Other authors emphasize that the company’s technical environment can have asignificant impact on the development of a network among companies and itscomposition (Madhavan et al.1998), and compacted networks are not beneficial forcompanies operating in a turbulent technical environment (Rowley et al.2000).The company’s position within a network may differ. Basically, its role andimportance depend on assets possessed, know-how, patents and market position,etc. An interesting case in point would be the passenger transport industry. The-oretically, each airline in the network has the same rights and obligations. Inpractice, however, things are different, and the role and place of the individualairlines within the network are varied. Large, global airlines, which are mostly the1Alliance Network Structure39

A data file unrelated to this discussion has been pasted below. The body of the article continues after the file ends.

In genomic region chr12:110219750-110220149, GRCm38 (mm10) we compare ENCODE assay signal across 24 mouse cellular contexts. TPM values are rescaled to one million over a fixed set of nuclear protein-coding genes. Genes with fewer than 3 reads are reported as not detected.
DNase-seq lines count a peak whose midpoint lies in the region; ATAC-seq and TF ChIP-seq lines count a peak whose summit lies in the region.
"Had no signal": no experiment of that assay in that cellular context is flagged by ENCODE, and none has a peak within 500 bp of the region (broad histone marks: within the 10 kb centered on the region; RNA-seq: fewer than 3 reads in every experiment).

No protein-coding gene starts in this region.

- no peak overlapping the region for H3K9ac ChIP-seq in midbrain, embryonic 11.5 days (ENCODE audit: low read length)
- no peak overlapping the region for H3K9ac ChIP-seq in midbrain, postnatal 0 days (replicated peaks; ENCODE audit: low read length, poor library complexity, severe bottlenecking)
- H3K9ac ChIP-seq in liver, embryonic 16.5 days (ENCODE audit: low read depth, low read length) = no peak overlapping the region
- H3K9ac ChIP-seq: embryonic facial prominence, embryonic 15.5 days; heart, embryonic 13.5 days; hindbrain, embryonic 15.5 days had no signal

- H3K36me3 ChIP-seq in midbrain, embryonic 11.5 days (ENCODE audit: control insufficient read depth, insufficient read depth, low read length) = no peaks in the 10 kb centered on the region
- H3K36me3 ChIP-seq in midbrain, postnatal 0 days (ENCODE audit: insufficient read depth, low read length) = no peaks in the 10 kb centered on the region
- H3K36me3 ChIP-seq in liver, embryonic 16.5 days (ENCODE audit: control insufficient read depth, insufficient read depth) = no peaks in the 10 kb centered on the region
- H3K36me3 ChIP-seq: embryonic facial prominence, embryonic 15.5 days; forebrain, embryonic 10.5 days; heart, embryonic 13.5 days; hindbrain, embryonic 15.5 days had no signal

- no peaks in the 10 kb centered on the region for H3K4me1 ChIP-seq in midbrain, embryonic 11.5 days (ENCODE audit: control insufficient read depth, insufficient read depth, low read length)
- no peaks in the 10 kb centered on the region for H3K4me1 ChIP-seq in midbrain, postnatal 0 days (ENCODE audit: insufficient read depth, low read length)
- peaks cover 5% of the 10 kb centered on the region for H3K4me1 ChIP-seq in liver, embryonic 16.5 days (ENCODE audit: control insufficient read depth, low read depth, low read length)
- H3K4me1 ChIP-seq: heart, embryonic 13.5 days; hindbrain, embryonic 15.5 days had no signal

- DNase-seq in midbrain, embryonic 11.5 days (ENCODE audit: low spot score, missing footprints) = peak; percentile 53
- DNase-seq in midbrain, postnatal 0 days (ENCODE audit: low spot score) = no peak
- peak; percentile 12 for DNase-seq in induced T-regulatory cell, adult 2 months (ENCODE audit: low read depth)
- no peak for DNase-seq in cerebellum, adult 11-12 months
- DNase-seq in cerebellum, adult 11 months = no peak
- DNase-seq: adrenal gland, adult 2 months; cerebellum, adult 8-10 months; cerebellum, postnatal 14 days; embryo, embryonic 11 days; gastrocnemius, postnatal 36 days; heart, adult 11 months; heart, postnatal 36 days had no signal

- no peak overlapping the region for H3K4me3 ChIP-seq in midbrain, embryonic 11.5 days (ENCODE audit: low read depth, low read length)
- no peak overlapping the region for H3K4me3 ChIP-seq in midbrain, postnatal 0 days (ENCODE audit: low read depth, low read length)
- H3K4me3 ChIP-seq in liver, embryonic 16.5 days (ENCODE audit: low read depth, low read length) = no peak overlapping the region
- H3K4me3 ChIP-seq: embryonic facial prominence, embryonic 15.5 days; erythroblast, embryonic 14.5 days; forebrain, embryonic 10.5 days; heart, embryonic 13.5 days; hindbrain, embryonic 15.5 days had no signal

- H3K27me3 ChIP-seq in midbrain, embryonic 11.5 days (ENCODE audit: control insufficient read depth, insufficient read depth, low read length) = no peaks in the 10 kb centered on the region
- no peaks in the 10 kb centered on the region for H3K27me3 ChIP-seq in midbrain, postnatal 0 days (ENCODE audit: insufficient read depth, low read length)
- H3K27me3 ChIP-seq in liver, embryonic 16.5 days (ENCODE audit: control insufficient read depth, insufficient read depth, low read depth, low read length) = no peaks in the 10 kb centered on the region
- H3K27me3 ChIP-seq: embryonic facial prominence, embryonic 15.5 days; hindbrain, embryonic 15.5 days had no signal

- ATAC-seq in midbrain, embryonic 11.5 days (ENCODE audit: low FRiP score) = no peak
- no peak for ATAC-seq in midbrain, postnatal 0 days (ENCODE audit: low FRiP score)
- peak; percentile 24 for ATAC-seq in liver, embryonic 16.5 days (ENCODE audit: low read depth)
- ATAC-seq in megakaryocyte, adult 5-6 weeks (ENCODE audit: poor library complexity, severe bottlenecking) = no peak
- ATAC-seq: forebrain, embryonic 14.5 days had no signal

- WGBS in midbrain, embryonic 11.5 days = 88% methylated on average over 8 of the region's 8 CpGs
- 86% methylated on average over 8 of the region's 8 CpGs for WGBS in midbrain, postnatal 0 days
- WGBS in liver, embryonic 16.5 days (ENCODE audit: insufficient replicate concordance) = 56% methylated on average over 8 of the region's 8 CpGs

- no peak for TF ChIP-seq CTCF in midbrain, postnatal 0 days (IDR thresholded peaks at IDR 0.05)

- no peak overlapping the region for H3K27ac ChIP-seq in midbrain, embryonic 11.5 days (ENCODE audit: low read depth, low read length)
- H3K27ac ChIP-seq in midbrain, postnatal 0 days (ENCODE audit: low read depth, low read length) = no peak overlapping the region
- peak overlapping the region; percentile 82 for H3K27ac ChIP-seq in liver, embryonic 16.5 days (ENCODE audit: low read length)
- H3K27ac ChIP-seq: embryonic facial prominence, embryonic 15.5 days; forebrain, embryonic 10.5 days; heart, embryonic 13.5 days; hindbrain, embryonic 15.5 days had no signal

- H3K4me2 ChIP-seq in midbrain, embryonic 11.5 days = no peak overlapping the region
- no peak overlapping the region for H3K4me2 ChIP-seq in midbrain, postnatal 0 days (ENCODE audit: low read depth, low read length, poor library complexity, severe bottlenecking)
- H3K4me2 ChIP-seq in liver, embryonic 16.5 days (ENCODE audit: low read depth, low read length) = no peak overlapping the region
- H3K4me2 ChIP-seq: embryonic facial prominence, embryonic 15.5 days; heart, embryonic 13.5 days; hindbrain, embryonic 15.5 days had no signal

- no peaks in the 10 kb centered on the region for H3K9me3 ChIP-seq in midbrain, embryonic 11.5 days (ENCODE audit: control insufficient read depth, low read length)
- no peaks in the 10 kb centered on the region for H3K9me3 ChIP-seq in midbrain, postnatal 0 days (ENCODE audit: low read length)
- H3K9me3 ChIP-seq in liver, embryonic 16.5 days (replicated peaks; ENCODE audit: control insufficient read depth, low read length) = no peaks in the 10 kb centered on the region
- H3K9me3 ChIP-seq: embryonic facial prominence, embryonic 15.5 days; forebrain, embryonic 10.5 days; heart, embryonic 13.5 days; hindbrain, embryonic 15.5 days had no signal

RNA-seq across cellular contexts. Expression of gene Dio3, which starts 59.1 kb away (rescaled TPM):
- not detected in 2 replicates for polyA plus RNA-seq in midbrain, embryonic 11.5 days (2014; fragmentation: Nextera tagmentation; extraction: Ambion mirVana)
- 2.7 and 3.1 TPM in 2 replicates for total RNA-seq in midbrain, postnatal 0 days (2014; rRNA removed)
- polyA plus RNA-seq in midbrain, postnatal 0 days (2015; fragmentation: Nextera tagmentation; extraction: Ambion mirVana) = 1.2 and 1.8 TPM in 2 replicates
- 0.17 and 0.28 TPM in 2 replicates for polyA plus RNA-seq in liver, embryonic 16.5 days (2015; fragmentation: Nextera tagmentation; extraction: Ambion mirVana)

founding entities of the network, are the leaders. In the middle of the group, thereare full members, which cooperate closely with each other and play a major role.Agreements between them are multilateral and exclusive, as in the case of StarAlliance. They are supported by the second level members, which usually havestrict and close ties with one of the full members of the group. Any differentiationbetween them has a hierarchical structure, i.e., full members have more power thanthe second rank of members, but the latter benefit from a depth of network con-nections and global scope. The carriers that cooperate with the network on a ‘‘fromconnection to connection’’ basis are the third group. They can also cooperate withairlines belonging to other networks because the principle of exclusivity does notapply to them. They are usually long distance carriers from relatively distantlocations which are seeking optimal connections between their major airports.Small regional carriers which are engaged to serve one or more specific routes canalso belong to this group. In other words, a dominant position in the network isheld by full members, and airlines that cooperate on the ‘‘from connection toconnection’’ basis are the least important. The latter do not have the full rights ofthe other members, but the principle of exclusivity does not apply to them.Although alliance networks are created to generate group-based advantage, theymust show benefits at the individual company level in order to attract and retainnew members. Therefore, the question arises: if the network generates profits, howmuch can an individual member receive? Authors taking a structural approachargue that the position of the company in the network shapes its power overpartners (Nohria and Garcia Pont1991; Lorenzoni and Baden-Fuller1995). Othersemphasize that scarce resources brought to the network by each company shapesits ability to extract profits from partners. In business practice, these approachesare equally important, and a company with unique and value-added assets canoften bargain for a central position in the network. Table1presents the factorsaffecting the company’s position within the network.